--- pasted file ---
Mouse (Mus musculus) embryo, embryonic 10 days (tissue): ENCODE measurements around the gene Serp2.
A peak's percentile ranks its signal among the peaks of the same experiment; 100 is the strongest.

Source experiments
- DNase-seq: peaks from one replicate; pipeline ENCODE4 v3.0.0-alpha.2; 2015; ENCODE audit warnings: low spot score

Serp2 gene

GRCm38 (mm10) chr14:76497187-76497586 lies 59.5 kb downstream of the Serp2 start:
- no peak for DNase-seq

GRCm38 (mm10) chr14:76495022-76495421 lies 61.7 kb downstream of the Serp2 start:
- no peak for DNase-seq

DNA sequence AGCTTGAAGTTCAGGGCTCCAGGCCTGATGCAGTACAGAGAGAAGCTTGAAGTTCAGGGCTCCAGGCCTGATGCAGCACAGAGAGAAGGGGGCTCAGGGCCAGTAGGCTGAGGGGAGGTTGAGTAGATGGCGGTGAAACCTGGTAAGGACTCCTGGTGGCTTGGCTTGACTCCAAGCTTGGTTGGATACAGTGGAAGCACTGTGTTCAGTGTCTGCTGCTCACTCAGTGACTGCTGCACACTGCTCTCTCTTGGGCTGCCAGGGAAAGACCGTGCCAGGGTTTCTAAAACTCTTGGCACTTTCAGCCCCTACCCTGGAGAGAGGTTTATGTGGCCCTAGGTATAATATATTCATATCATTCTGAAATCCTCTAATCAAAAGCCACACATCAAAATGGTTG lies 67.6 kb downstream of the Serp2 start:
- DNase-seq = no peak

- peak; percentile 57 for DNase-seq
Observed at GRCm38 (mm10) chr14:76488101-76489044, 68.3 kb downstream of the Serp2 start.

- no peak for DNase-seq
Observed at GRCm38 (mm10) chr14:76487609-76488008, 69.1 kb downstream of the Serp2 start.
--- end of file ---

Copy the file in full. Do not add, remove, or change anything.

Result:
Mouse (Mus musculus) embryo, embryonic 10 days (tissue): ENCODE measurements around the gene Serp2.
A peak's percentile ranks its signal among the peaks of the same experiment; 100 is the strongest.

Source experiments
- DNase-seq: peaks from one replicate; pipeline ENCODE4 v3.0.0-alpha.2; 2015; ENCODE audit warnings: low spot score

Serp2 gene

GRCm38 (mm10) chr14:76497187-76497586 lies 59.5 kb downstream of the Serp2 start:
- no peak for DNase-seq

GRCm38 (mm10) chr14:76495022-76495421 lies 61.7 kb downstream of the Serp2 start:
- no peak for DNase-seq

DNA sequence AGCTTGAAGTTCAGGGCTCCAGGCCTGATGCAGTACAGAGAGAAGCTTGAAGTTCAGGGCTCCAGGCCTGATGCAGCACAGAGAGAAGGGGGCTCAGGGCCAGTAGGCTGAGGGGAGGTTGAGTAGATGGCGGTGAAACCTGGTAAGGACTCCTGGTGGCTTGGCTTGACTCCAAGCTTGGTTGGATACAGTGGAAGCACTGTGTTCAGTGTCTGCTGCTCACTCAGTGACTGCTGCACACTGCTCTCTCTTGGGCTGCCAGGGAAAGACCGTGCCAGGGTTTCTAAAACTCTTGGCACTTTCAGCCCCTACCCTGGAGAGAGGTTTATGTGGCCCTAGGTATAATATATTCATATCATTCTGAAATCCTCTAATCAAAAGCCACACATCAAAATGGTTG lies 67.6 kb downstream of the Serp2 start:
- DNase-seq = no peak

- peak; percentile 57 for DNase-seq
Observed at GRCm38 (mm10) chr14:76488101-76489044, 68.3 kb downstream of the Serp2 start.

- no peak for DNase-seq
Observed at GRCm38 (mm10) chr14:76487609-76488008, 69.1 kb downstream of the Serp2 start.